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After a few days of binging all the episodes of Tiger King and finishing books that have been on your nightstand forever, what else is there to do while we adjust to the new normal of stay-at-home living? Answer: Binge watch some more (but while learning). Amazon Prime (opens in new tab) offers a plethora of great documentaries (opens in new tab) that are keeping us both entertained and educated: Fahrenheit 11/9 reminds us that there is indeed more we can do in politics, the Jonas Brothers’ self-produced doc Chasing Happiness has us feeling all the feels, and don't forget One Child Nation—last year’s bombshell film that details yet another account of policing women’s bodies. Ahead are eight documentaries to watch right now (like, right now!).
One Child Nation (2019)
One Child Nation is an equal parts powerful and chilling documentary that looks at the history of China’s one-child policy. With the reverberations of the strict family planning mandate being felt three decades later, director Nanfu Wang offers an intimate glimpse into the policy’s effect on the country.
Fahrenheit 11/9 (2018)
Acclaimed filmmaker Michael Moore’s new documentary discusses the Flint water crisis, the Parkland school shooting, and the rise of white nationalism to illustrate the overall feeling of uneasiness in contemporary America. Rife with Moore’s characteristic jokes and stunts, the film urges us to keep fighting the good fight.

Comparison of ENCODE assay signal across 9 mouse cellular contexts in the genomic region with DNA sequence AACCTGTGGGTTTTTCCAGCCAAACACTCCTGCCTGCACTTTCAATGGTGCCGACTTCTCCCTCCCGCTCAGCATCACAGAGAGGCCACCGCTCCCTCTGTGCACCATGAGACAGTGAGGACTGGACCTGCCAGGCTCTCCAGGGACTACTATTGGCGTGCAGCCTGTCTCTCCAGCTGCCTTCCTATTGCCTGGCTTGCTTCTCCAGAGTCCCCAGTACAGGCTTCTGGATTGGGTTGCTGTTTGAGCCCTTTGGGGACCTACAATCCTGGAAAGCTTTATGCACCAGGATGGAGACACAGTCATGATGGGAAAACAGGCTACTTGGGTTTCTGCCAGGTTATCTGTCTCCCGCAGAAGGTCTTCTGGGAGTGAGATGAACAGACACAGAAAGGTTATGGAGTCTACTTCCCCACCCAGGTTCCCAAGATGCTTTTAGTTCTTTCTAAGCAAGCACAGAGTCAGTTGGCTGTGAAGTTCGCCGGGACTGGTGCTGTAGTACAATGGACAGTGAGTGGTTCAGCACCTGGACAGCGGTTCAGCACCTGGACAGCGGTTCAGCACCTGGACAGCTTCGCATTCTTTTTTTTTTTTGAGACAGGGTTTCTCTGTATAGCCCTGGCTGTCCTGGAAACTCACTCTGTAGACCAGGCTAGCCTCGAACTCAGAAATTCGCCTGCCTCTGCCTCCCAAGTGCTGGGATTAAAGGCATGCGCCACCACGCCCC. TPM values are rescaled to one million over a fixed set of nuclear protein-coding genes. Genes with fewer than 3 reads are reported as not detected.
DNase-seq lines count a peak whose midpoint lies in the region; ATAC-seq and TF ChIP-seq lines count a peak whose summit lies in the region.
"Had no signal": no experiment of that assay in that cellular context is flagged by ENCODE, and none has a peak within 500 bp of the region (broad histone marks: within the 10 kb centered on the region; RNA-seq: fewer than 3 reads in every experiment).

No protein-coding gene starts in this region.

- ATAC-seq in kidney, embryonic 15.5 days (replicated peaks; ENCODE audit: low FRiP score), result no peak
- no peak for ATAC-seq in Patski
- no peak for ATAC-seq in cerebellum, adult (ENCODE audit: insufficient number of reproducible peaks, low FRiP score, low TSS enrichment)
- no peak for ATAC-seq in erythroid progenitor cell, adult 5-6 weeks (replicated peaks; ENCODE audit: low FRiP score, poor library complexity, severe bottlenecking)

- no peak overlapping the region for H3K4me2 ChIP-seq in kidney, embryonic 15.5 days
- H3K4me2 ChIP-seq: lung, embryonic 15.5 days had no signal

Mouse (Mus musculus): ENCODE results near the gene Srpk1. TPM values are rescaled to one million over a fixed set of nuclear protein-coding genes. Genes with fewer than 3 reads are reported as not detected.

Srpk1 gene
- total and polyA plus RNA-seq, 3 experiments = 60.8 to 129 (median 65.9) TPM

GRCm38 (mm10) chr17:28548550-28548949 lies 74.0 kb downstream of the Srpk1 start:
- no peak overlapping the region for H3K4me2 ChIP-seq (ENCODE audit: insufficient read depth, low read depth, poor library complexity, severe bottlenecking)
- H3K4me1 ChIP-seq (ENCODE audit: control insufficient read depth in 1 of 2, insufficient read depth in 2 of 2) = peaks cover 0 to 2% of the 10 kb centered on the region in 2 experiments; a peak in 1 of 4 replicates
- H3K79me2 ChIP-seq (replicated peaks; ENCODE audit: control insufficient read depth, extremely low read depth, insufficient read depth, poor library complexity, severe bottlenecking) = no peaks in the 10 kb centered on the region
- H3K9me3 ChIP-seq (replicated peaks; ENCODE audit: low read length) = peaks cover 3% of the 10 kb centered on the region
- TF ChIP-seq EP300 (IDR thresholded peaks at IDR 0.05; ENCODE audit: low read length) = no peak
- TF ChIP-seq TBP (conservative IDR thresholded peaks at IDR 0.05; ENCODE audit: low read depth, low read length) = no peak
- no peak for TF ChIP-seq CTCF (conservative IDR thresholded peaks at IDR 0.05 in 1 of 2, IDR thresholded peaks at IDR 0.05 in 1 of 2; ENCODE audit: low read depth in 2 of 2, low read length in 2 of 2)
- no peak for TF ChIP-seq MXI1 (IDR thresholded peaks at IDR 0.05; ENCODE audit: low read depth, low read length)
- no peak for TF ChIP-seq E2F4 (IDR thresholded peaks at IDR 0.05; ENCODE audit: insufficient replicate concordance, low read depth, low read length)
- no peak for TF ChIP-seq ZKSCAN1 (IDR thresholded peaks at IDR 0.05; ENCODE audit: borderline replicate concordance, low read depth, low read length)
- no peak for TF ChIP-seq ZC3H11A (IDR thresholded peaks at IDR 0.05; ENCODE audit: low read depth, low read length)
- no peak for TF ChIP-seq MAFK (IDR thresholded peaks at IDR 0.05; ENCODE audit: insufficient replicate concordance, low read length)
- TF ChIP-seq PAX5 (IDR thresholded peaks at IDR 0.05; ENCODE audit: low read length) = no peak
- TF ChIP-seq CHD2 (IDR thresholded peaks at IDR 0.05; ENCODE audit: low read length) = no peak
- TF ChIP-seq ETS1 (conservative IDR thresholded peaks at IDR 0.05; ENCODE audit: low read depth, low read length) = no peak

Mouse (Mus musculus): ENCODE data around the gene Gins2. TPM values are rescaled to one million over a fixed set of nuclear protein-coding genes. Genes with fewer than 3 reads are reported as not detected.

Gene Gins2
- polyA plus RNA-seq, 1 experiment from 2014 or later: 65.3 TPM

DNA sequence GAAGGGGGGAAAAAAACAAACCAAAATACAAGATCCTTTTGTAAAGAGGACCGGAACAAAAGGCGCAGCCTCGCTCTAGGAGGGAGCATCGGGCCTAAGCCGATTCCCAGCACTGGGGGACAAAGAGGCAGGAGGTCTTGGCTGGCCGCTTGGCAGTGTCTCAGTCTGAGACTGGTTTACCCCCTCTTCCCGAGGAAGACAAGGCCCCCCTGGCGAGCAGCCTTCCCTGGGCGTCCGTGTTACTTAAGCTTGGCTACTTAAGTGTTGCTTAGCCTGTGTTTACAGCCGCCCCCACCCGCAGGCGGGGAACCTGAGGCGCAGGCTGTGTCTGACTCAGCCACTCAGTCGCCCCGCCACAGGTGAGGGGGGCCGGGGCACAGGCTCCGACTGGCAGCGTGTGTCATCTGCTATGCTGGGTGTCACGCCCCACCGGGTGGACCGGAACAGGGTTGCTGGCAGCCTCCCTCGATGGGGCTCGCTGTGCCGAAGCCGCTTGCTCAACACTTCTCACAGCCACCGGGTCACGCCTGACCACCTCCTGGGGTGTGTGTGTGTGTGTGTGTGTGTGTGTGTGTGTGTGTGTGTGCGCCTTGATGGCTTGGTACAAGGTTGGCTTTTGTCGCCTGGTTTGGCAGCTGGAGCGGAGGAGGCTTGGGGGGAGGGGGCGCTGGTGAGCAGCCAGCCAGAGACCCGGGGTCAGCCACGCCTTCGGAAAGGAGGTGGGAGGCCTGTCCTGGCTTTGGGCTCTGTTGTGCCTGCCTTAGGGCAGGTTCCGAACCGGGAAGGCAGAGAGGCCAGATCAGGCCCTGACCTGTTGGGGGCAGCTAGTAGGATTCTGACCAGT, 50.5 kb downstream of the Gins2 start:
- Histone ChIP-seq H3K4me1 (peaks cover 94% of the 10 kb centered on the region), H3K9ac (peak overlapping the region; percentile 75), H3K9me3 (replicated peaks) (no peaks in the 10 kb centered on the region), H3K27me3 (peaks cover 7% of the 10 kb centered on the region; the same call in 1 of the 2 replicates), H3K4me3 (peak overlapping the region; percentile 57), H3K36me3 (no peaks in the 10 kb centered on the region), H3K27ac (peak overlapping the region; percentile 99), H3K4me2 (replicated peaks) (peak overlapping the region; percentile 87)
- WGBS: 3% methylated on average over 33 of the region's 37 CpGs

Chasing Happiness (2019)
Chasing Happiness tells the story of the Jonas Brothers—the creation, the breakup, and everything in between. This 90-minute documentary attempts to answer an age-old question: Who broke up the band in the first place? Just like “Lovebug,” you’ll find yourself coming back to this film again and again.
Human Flow (2017)
Contemporary artist Ai Weiwei documents the global refugee crisis in Human Flow. In beautiful visual language, he tracks how this crisis has upended the lives of tens of millions of people, regardless of their race, age, and religion. As the raw images of men, women, and children fill the screen, Ai Wei Wei offers no easy answers; rather, he suggests increased empathy as the only remedy.
The Act of Killing (2012)
This story began when the Indonesian government commissioned Anwar Congo (opens in new tab) to eliminate the country’s “communists.” Director Joshua Oppenheimer uses Congo’s testimonies as an entry point to explore the complex dynamics of the 1965 Indonesian genocide. The film is a surreal, meta-experiment, one you will have to see for yourself to understand fully.
Here, a short film for anyone who needs their daily sriracha kick: Directed by Griffin Hammond, this lighthearted doc will introduce you to the man behind the spicy phenomenon and how the Tran rooster, which serves as the company logo, was conceived.
Former New Orleans Saints defensive back Steve Gleason is diagnosed with ALS while his wife is pregnant and struggles to find ways to adapt with his new life. Narrated by video journals from Gleason to his unborn son, the documentary serves as an intimate portrayal of one family’s struggle with the degenerative disease.
The Endless Summer (1966)
Bruce Brown’s classic follows surfers Mike Hynson and Robert August’s one-year-long quest to chase the summer season as it moved hemisphere to hemisphere. Surfing the best waves from New Zealand to South Africa, the film details the universal desire to live out your dream. It’s a story of unbreakable friendship, intoxicating adventure, but most of all, the tangibility of an endless summer— something we could all use a little bit of right now.
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The Documentaries You Can't Afford To Miss in 2020 (opens in new tab)
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